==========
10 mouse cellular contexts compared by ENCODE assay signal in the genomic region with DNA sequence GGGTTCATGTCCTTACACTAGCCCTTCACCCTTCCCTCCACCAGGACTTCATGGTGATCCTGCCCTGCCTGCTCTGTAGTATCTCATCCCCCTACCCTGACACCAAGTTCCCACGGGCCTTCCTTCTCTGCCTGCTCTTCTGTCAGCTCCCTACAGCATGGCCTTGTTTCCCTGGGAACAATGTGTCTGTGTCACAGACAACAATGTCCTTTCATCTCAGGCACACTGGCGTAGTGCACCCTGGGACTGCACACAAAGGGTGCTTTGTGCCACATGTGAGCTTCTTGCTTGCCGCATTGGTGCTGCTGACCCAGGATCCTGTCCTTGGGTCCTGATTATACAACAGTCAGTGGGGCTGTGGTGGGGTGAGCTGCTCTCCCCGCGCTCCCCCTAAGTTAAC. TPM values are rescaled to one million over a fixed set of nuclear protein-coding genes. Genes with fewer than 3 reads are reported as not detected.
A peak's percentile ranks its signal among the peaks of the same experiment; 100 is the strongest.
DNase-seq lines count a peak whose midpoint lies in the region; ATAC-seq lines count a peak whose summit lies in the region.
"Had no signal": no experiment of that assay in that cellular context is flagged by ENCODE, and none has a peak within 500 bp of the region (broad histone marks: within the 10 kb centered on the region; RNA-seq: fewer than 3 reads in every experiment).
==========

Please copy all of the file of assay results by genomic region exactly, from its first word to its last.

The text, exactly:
10 mouse cellular contexts compared by ENCODE assay signal in the genomic region with DNA sequence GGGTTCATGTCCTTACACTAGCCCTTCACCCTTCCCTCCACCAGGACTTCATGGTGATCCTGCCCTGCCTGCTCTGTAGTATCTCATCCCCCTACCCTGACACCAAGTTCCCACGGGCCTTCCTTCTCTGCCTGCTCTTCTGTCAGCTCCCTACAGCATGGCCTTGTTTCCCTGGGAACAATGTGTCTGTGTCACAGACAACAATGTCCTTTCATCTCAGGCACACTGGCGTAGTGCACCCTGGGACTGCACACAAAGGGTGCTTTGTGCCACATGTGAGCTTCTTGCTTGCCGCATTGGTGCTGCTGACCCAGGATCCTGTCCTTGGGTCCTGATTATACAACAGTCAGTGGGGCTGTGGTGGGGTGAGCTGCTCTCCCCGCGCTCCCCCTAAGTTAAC. TPM values are rescaled to one million over a fixed set of nuclear protein-coding genes. Genes with fewer than 3 reads are reported as not detected.
A peak's percentile ranks its signal among the peaks of the same experiment; 100 is the strongest.
DNase-seq lines count a peak whose midpoint lies in the region; ATAC-seq lines count a peak whose summit lies in the region.
"Had no signal": no experiment of that assay in that cellular context is flagged by ENCODE, and none has a peak within 500 bp of the region (broad histone marks: within the 10 kb centered on the region; RNA-seq: fewer than 3 reads in every experiment).